Warren Cantrell is at the 2012 Seattle International Film Festival seeing as many movies as he can and filing reviews and reports as he goes.
U.K. artist and sculptor Andrew Logan has acted as the veritable nerve-center of England’s art scene since the early 1970s, a position he solidified after hosting the First Annual Alternative Miss World contest in ’72. Archival footage in director Jes Benstock’s documentary, The British Guide to Showing Off, shows wonderfully grainy and scratchy footage of this first pageant, where wild eccentricity and bold transgender statements electrified a counterculture movement yearning for some sense of individuality following the MOD and hippie-drenched 1960s.
The British Guide to Showing Off is currently playing here at the Seattle International Film Festival, and is a celebration of Andrew Logan’s mutant beauty pageant, one that’s always rewarded its contestants for outstanding acts of courage and individuality. As the film follows Andrew preparing for the 12th pageant in 2009, a brilliant series of collage-like montages unfold, assembled in a stop-motion picture animation style very reminiscent of Terry Gilliam’s Monty Python work (it is a British doc, after all). These montages provide a wonderfully layered and surprisingly detailed presentation of the U.K. artistic scene as it evolved right alongside Andrew and the subsequent Alt. Miss World contests.
As the documentary jumps back and forth between an investigation of the pageant’s development over the decades, and then back to Andrew’s struggles in 2009 to see that year’s contest arranged, there’s a refreshing honesty that might have been excised by a less skilled filmmaker. Indeed, the documentary is made stronger by the quick flashes of candor that appear in the segments, like one showing Andrew lamenting the financial burden of the contest, and how each one effectively bankrupts him (a big reason why they aren’t held every year). Another touching scene comes later on in the film, when Andrew talks about how he doesn’t want to exclude any contestant from appearing in the 2009 show, and that while certain considerations limit the number of people allowed in, that he “Wants them all in…’till the very end.”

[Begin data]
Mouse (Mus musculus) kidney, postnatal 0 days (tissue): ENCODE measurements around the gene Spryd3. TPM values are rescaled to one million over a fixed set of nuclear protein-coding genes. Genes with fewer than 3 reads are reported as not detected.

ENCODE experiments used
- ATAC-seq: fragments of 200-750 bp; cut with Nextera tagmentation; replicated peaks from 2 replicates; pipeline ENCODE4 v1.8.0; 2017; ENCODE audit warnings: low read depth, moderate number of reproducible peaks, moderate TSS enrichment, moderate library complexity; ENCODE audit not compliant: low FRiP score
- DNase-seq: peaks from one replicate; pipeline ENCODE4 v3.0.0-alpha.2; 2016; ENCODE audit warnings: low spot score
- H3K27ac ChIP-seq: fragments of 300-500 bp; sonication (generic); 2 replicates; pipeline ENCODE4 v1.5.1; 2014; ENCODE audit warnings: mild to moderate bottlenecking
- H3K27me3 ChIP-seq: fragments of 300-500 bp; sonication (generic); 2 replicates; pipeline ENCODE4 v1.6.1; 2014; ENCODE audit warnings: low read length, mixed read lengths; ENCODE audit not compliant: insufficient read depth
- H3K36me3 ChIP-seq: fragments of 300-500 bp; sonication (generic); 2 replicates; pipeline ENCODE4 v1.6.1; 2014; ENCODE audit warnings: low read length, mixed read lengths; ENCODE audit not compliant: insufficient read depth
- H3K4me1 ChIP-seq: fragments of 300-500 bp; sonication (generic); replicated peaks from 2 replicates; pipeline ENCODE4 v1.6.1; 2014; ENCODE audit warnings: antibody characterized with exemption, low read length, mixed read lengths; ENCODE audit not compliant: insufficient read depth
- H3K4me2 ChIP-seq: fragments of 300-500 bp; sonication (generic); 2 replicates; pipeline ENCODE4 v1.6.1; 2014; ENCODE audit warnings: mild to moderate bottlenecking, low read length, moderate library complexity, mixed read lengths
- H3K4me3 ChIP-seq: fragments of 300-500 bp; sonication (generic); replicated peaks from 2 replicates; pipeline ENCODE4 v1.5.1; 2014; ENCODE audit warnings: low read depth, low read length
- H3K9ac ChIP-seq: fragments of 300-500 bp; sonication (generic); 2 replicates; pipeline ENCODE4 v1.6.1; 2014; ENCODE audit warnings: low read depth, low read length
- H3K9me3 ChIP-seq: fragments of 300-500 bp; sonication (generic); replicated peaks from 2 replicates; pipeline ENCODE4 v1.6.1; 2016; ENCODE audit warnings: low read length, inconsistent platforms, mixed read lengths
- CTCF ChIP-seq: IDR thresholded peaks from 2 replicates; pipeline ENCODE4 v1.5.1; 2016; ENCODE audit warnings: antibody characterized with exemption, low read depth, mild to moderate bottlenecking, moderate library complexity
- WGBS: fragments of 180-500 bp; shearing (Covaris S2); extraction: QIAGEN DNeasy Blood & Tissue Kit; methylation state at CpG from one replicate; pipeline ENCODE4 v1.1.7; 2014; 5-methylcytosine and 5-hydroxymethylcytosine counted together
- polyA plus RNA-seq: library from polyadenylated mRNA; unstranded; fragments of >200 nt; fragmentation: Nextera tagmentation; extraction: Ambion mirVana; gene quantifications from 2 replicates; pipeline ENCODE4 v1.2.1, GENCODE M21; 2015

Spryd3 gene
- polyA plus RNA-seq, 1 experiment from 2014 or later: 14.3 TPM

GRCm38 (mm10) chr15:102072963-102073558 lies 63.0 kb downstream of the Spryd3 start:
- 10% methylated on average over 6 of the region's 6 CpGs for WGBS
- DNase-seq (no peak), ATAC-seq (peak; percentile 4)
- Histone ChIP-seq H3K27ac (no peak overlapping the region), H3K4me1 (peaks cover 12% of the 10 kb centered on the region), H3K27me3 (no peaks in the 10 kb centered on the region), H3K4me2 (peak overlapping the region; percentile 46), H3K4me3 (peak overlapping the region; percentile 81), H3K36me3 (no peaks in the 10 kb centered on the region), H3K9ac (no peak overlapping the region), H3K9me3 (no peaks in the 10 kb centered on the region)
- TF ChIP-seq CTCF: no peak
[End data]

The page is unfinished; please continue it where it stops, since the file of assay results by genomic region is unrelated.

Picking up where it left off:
When it is at its best, The British Guide to Showing Off demonstrates how the Alternative Miss World contest has pushed and challenged perceptions of beauty and spectacle in 20 and 21st century art. Some especially fun moments include a highlight from the 1981 contest, when the Provisional Irish Guard performed as part of an act, and a victory a few years later by a fabulous fashion robot. Admittedly, these were shadows humbled by the sun, which came in the form of the 2009 winner: Miss Fancy-Chance-Likes-Burritos-and-Facial-Scars. Just as a point of reference, his/her pageant application stated that, “she dislikes gang-bang porn, and her hobbies are fishing and shitting glitter.” All of this history, from 1972 to 2009, represents a fascinating, living, breathing work of art that’s clearly had a visible (and positive) impact on the growth and development of British pop culture these last four decades.